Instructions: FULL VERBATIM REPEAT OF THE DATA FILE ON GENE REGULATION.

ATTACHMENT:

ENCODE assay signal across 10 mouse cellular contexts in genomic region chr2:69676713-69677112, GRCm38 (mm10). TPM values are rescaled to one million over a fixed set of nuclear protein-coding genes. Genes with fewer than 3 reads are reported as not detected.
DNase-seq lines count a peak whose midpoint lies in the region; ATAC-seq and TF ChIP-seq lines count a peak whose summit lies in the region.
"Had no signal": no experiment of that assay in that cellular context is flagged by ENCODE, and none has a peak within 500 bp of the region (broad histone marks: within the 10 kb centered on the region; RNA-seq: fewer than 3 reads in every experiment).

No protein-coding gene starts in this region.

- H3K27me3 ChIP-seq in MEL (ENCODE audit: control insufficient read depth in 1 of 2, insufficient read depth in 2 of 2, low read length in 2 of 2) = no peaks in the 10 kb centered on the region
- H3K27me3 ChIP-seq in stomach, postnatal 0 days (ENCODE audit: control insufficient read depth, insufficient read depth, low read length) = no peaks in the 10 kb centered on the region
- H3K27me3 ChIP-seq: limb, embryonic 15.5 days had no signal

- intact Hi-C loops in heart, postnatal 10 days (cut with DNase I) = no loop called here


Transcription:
ENCODE assay signal across 10 mouse cellular contexts in genomic region chr2:69676713-69677112, GRCm38 (mm10). TPM values are rescaled to one million over a fixed set of nuclear protein-coding genes. Genes with fewer than 3 reads are reported as not detected.
DNase-seq lines count a peak whose midpoint lies in the region; ATAC-seq and TF ChIP-seq lines count a peak whose summit lies in the region.
"Had no signal": no experiment of that assay in that cellular context is flagged by ENCODE, and none has a peak within 500 bp of the region (broad histone marks: within the 10 kb centered on the region; RNA-seq: fewer than 3 reads in every experiment).

No protein-coding gene starts in this region.

- H3K27me3 ChIP-seq in MEL (ENCODE audit: control insufficient read depth in 1 of 2, insufficient read depth in 2 of 2, low read length in 2 of 2) = no peaks in the 10 kb centered on the region
- H3K27me3 ChIP-seq in stomach, postnatal 0 days (ENCODE audit: control insufficient read depth, insufficient read depth, low read length) = no peaks in the 10 kb centered on the region
- H3K27me3 ChIP-seq: limb, embryonic 15.5 days had no signal

- intact Hi-C loops in heart, postnatal 10 days (cut with DNase I) = no loop called here